There are plenty of reasons for socialists to be cheerful as we go into the New Year. Our class is once again on the move, fighting to protect its interests, and talking about its future. This is a very good thing. But New Year optimism always gives way in the end to the gloomy realism of a bleak January morning. It is in this spirit that we point to some worrying counter-developments.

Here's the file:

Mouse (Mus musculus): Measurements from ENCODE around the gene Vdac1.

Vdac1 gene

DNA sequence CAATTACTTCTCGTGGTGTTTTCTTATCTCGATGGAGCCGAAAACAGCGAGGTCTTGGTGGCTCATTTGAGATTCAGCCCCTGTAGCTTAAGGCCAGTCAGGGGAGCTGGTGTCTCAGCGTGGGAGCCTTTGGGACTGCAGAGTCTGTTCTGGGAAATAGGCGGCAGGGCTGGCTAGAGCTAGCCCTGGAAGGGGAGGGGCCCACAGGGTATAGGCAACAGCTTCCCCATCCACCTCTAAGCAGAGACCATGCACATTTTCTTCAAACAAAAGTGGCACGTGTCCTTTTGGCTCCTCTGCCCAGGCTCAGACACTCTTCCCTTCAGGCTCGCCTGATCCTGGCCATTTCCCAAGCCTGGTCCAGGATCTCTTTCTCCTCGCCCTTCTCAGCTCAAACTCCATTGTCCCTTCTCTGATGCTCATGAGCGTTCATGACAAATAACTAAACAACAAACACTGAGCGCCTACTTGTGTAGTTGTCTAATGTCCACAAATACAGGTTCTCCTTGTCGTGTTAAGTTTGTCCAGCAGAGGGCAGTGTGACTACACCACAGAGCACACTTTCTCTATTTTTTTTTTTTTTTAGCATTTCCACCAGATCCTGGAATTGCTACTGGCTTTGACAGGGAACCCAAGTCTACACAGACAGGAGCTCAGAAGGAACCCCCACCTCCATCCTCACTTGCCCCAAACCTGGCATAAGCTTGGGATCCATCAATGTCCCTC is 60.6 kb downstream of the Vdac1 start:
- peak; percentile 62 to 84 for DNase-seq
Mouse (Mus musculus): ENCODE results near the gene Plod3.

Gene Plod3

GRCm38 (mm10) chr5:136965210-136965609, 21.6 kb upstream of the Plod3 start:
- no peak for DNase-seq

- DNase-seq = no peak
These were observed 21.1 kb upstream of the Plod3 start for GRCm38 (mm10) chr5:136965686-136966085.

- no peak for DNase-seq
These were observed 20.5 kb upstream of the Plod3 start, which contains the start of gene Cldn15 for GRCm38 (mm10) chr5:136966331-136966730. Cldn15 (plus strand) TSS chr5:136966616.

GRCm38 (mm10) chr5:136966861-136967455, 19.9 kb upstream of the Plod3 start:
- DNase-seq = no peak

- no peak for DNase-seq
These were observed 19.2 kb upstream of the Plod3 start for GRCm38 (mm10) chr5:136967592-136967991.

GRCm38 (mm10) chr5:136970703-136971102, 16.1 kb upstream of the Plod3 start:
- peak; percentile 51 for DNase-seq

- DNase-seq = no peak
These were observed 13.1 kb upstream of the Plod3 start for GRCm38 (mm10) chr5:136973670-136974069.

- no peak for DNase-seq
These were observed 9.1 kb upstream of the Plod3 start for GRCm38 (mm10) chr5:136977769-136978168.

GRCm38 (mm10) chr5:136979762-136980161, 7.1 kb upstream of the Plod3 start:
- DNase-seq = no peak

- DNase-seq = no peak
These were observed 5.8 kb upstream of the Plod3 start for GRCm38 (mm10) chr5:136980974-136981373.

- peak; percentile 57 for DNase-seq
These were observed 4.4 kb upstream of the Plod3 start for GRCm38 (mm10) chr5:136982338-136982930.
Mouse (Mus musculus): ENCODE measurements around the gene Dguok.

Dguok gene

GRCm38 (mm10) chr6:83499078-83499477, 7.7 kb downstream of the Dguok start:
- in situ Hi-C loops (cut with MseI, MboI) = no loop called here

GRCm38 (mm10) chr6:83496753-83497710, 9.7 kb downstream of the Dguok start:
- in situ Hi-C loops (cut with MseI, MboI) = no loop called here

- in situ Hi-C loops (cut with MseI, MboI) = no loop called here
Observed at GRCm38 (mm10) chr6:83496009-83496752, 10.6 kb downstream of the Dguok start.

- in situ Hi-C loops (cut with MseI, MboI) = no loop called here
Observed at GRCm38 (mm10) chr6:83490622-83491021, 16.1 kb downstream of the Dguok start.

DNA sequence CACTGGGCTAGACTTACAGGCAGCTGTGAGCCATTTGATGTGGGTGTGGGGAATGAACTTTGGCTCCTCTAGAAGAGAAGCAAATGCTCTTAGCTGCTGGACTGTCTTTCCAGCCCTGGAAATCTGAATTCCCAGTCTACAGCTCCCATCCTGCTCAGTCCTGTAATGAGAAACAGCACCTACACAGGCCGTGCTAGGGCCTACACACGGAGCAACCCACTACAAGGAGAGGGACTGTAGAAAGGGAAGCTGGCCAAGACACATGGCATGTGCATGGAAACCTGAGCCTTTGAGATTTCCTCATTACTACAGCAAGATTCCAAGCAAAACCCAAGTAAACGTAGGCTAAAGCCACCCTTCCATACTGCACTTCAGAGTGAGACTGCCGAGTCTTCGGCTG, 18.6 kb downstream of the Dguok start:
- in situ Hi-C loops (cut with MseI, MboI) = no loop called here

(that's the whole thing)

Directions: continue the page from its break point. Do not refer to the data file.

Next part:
On 3 December, Spanish air-traffic controllers walked off the job and called in sick en masse in protest at the imposition of worse working conditions and longer hours. The right of workers to take collective action to protect their interests, including withdrawing their labour, would be considered by most to be a fundamental human right. But under capitalism, the right of capital accumulation to proceed uninhibited is also a fundamental right. Between equal rights, force decides. So the Spanish state declared martial law, sent in the military, and armed police forced the workers back to their desks under threat of a six-year prison sentence. That’s the freedom of labour for you.